MTI, NASA Johnson Space Center collaborating on DMLS to form rocket chamber and nozzle structures
- Specialty materials manufacturing
- Detailing DMLS
- Improving component designs
A view of a rocket chamber, one of two parts that MTI, Albany, OR, is forming in Inconel 718 for NASA using DMLS.
Metal Technology, a forger in Albany, OR, is engaged in collaborative manufacturing project with NASA’s Johnson Space Center, using metal additive manufacturing (or 3D printing, 3DP) to produce parts for rocket engines. The parts are described as a rocket chamber and a nozzle, but MTI did not indicate the space flight program they support.
Previously MTI has produced forgings for the Orion capsule, which is expected to be carried into space on NASA’s new launch Space Launch System, or SLS. The Orion-SLS combination would be NASA’s transport system for any future Mars mission.
Besides being a forger, MTI is a specialty manufacturer that uses multiple manufacturing processes (deep-drawing, metal spin forming, machining and EDM) to produce highly engineered parts in critical materials, including tantalum, niobium, zirconium, titanium, tungsten, Inconel, and molybdenum.
In addition to forging, MTI’s process capabilities include deep-drawing, metal spin forming, machining and EDM, and additive manufacturing, specifically the direct metal laser sintering (DMLS) technology.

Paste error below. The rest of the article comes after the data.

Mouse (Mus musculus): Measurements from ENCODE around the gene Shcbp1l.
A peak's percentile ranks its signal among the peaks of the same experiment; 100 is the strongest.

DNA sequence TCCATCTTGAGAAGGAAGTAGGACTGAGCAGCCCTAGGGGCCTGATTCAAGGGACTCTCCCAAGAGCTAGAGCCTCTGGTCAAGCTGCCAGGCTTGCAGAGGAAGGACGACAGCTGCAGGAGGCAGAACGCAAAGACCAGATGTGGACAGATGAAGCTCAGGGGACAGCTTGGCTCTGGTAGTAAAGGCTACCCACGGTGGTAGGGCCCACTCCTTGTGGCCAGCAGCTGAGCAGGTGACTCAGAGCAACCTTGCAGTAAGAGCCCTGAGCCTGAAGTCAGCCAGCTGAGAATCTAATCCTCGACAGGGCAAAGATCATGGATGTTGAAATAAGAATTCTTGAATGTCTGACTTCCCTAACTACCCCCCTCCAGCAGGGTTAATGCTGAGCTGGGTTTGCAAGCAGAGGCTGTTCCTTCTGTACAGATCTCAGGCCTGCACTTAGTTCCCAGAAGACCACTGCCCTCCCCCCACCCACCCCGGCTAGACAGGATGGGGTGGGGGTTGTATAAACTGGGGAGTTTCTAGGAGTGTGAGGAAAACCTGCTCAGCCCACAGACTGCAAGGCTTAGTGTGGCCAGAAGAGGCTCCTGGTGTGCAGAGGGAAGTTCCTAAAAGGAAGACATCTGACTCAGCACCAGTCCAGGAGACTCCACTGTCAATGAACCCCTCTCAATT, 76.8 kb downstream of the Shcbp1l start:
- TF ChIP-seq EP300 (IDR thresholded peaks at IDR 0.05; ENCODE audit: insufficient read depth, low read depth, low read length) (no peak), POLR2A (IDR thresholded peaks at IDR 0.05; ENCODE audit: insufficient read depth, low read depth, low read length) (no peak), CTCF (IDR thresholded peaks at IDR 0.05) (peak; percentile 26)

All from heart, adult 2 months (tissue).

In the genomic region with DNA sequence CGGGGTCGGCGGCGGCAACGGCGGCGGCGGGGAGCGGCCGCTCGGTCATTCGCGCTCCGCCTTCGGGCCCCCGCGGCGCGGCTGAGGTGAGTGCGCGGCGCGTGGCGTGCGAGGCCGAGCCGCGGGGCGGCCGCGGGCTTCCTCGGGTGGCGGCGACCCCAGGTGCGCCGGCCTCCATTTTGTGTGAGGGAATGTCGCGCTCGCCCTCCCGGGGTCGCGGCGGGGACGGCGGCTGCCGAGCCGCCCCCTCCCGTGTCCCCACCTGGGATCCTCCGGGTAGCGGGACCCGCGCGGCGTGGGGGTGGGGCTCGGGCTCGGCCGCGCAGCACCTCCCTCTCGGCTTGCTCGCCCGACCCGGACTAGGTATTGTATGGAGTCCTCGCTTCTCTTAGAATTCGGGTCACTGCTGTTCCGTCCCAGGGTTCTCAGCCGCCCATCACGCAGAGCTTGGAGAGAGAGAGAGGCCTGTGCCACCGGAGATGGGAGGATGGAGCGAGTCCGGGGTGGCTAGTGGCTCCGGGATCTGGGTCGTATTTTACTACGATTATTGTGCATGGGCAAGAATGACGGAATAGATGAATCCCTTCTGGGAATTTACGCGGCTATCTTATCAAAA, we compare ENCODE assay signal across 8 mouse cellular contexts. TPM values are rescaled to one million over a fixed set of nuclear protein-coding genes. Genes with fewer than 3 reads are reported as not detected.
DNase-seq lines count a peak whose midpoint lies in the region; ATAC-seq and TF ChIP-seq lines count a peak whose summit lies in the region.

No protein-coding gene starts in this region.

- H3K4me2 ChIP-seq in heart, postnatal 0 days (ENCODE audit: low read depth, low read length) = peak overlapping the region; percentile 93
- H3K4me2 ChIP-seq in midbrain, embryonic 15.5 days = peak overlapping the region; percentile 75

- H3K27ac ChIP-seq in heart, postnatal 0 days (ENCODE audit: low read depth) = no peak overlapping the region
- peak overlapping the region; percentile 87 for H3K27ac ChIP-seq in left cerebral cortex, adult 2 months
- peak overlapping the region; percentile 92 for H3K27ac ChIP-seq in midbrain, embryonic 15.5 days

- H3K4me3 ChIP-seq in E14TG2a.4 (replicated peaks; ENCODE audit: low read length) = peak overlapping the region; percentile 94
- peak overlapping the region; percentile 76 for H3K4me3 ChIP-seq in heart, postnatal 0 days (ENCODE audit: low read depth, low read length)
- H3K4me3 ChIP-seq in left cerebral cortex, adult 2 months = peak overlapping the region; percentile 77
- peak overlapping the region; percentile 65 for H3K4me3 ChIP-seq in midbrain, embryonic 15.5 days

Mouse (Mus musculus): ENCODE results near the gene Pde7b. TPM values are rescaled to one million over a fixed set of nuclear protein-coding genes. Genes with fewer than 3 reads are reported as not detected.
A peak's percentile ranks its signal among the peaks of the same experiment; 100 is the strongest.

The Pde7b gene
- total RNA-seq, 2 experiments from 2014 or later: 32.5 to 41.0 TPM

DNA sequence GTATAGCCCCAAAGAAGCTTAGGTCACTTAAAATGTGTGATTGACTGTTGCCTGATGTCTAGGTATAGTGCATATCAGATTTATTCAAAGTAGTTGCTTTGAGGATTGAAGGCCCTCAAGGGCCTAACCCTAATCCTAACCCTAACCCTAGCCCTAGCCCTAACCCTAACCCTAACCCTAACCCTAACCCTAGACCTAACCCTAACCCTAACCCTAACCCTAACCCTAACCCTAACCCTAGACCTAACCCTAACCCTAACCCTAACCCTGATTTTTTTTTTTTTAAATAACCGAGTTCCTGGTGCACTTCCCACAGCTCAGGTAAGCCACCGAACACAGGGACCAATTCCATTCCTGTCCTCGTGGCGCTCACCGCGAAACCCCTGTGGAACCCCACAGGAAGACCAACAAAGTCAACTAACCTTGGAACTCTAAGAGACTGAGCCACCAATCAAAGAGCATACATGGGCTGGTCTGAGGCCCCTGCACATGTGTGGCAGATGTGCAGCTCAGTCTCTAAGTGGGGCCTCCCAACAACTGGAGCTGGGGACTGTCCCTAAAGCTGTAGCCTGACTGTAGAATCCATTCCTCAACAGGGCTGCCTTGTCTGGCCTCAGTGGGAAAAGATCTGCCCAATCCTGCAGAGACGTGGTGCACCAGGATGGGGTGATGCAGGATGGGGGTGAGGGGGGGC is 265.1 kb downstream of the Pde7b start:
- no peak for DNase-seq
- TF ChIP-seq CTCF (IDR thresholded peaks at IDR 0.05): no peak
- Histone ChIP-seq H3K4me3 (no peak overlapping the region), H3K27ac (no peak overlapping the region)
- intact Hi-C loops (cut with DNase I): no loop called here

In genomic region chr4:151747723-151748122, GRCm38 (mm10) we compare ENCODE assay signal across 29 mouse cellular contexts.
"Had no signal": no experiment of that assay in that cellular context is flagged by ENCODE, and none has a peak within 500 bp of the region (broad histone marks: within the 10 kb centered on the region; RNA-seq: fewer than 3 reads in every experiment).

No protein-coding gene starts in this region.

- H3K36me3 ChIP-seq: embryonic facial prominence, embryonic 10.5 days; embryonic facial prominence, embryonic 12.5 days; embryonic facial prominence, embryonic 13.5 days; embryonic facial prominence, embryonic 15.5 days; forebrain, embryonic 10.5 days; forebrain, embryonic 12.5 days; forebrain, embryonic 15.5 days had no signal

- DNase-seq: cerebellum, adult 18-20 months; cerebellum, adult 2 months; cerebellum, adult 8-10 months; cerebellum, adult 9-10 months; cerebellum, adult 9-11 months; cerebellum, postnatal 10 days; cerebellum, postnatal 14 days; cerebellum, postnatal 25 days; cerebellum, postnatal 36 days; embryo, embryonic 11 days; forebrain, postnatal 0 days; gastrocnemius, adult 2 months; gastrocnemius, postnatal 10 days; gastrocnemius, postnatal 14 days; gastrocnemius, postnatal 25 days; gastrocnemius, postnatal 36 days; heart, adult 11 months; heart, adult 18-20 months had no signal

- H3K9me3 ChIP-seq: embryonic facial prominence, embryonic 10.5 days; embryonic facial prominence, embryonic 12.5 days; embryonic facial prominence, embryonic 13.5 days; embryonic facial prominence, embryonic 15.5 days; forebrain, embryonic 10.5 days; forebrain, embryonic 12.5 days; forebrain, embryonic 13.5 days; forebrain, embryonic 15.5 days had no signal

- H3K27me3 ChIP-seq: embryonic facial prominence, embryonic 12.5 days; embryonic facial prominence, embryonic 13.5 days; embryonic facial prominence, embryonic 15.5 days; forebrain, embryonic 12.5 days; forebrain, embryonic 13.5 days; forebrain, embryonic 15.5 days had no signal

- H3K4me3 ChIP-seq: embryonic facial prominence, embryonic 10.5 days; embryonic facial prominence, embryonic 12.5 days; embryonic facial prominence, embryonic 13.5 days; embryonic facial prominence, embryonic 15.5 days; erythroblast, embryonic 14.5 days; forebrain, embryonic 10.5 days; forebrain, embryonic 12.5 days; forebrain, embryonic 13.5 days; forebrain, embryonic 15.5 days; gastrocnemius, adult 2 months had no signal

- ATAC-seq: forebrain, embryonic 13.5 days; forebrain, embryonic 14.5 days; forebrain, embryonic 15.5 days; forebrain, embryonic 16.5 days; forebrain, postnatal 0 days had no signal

DMLS uses laser power to melt powdered alloys deposited according to a pattern derived from a CAD program, building the component structure in layers.
NASA is actively integrating additive manufacturing processes into its engineering and design work, because additive processes make it possible to produce low volumes of highly engineered parts, using high-tech materials. Propulsion engineers and other NASA scientists are using such processes to integrate new features to existing component designs, or joining individual parts using additive manufacturing methods to improve functionality of current designs.
Details like conformal channels for regenerative cooling, or other geometry that cannot be achieved using standard manufacturing methods, may be possible using 3DP. Designs can be made lighter, or more functional, or the number of parts can be reduced, all in the effort to improve performance — in this case, of the rocket engine.
MTI noted that Inconel 718 is strong enough to withstand extreme heat and corrosive environments without losing its rigidity or becoming brittle. “The Project provided amazing dialogue and collaboration between the NASA and MTI development teams, and the results were excellent,” according to MTI’s CEO Gary Cosmer